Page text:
Alice Meynell

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Alice Meynell, 1912

Alice Christiana Gertrude Thompson Meynell (22 September 184727 November 1922) was an English writer, editor, critic, and suffragist, now remembered mainly as a poet.


  • I came from nothing; but from where
    Come these undying thoughts I bear?
    • Opening lines of "A Song of Derivations". In Poems (London: John Lane, 1896) this poem is titled "The Modern Poet: A Song of Derivations". In later editions of Poems, it is titled "A Poet's Fancies VIII: A Song of Derivations".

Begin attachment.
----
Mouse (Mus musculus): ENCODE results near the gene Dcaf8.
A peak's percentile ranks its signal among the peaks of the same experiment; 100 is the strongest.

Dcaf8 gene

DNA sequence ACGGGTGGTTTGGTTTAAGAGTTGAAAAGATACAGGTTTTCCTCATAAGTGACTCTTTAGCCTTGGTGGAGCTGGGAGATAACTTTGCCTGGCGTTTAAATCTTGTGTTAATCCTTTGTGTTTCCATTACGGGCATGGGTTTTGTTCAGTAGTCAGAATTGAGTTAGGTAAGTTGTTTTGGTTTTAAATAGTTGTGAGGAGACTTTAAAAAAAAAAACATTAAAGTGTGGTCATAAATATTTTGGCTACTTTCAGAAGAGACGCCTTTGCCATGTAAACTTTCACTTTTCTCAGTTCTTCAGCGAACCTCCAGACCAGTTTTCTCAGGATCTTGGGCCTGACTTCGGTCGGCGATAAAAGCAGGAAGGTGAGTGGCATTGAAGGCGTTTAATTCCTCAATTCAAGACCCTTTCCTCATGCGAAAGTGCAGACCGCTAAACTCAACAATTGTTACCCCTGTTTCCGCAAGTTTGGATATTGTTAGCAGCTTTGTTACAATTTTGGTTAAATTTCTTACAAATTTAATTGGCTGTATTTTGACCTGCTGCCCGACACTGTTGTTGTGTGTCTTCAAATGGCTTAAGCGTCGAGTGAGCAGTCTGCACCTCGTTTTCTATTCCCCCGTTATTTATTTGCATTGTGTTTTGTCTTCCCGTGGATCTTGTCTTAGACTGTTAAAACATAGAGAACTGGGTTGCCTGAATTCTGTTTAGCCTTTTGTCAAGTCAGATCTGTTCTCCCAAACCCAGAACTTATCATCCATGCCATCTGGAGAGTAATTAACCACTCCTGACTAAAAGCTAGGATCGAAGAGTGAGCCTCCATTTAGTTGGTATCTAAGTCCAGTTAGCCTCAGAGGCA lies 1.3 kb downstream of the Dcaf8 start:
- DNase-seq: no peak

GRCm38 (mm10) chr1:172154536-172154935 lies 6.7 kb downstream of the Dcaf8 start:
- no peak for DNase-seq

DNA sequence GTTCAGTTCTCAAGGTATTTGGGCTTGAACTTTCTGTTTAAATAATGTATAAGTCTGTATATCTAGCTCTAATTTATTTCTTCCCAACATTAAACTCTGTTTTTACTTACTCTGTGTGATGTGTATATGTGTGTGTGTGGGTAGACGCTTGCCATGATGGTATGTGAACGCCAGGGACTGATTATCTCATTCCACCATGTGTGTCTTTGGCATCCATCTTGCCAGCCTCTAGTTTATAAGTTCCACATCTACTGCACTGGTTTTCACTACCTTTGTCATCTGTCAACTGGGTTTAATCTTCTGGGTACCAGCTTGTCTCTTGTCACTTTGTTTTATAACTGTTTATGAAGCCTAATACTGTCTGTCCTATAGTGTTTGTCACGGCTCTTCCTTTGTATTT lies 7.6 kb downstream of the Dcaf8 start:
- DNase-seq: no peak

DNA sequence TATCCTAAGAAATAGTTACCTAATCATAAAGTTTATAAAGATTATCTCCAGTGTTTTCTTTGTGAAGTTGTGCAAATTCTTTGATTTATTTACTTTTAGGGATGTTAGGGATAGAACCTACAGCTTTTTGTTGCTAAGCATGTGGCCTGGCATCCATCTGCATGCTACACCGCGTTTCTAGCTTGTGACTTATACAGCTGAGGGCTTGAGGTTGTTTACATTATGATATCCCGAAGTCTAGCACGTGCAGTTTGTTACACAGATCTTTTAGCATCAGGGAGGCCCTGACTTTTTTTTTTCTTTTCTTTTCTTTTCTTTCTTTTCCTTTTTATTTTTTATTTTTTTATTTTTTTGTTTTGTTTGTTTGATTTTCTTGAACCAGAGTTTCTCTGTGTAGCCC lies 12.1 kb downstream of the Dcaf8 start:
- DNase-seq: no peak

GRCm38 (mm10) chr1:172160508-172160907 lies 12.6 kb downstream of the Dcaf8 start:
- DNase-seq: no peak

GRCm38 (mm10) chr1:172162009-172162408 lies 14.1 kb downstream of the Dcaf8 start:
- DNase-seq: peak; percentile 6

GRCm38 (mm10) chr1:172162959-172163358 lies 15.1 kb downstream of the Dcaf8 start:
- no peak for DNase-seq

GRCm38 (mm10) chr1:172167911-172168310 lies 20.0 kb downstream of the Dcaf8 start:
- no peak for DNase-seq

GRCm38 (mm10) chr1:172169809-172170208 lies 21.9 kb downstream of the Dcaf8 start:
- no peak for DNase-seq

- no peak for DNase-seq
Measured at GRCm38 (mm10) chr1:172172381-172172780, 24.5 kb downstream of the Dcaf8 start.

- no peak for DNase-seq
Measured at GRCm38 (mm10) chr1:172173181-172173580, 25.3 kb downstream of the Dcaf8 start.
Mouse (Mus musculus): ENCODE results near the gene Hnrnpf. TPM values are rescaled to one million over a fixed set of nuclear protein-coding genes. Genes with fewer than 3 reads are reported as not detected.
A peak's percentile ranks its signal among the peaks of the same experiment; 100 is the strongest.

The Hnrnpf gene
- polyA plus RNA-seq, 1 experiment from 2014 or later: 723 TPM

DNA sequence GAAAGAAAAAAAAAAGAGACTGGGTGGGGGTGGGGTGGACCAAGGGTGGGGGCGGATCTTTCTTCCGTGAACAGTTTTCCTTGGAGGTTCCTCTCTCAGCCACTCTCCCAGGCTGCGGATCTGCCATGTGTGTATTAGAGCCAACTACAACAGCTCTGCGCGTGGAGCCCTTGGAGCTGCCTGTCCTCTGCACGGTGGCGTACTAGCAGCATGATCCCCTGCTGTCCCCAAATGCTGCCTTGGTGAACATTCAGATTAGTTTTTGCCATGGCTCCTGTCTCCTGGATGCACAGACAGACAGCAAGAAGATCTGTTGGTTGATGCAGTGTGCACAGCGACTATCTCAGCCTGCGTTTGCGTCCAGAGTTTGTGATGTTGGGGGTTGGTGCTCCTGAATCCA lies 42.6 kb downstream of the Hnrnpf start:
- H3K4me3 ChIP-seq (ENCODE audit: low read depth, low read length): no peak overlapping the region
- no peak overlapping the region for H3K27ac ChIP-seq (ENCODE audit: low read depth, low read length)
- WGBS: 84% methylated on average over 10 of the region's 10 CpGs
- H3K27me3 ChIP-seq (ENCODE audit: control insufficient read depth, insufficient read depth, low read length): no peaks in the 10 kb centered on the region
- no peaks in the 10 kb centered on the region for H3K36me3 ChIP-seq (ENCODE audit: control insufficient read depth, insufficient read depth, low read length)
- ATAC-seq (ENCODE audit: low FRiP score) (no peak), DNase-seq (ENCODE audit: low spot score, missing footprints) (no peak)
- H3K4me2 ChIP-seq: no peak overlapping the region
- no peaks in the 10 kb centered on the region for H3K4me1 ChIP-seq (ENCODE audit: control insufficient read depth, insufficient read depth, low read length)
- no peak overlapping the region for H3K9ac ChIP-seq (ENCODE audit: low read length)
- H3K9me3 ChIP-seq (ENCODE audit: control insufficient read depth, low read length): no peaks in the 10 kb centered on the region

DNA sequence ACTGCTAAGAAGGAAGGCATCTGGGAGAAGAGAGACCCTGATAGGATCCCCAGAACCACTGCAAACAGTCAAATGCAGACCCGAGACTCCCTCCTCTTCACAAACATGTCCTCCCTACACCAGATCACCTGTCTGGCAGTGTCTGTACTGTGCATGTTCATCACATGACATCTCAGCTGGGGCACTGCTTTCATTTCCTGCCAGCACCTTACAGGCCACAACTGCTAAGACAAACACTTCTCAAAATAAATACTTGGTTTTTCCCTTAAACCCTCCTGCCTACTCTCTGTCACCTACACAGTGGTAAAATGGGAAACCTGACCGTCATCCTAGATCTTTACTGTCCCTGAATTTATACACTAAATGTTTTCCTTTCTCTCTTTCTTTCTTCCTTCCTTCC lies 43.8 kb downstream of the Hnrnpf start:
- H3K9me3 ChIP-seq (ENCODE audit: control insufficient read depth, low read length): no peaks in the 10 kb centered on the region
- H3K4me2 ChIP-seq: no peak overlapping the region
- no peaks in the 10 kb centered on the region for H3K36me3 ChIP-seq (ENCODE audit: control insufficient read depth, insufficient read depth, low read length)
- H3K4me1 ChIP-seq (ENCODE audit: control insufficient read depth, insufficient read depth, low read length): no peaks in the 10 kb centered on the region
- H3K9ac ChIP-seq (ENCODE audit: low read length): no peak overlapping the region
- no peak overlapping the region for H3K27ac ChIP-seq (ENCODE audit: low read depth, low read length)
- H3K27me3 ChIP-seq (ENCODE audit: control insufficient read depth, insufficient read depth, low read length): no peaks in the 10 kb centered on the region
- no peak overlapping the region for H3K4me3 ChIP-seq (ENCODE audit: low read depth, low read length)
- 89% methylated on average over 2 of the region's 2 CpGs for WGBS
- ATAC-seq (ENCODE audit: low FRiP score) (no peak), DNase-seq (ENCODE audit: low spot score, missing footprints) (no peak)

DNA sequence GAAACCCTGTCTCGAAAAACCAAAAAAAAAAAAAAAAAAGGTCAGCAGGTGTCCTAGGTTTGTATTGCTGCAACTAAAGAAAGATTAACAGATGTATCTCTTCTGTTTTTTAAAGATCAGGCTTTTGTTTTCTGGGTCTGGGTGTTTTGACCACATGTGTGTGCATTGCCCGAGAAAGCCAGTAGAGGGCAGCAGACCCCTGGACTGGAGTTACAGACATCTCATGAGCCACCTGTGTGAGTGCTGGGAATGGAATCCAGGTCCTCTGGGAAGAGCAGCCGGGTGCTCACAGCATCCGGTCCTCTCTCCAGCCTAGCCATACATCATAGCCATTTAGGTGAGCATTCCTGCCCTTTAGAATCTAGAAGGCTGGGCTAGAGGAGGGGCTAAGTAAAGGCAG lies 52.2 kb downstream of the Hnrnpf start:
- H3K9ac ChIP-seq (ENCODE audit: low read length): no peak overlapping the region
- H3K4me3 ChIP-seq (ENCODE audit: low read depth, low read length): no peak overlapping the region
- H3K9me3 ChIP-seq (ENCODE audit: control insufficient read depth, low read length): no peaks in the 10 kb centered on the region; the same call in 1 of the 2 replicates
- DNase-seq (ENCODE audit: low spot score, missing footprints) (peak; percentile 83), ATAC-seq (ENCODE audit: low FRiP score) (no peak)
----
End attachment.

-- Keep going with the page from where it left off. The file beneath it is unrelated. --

• It is easy to replace man, and it will take no great time, where Nature has lapsed, to replace Nature.
    • "The Colour of Life" in The Colour of Life and Other Essays on Things Seen and Heard (London: John Lane, 1896), p. 4.
  • She walks—the lady of my delight—
    A shepherdess of sheep.
    Her flocks are thoughts. She keeps them white;
    She keeps them from the steep
  • Compassion in the highest degree is the divinest form of religion.
    • "Introductory Note" to The Poetry of Pathos & Delight: From the Works of Coventry Patmore; Passages Selected by Alice Meynell (London: William Heinemann, 1906), p. xi.

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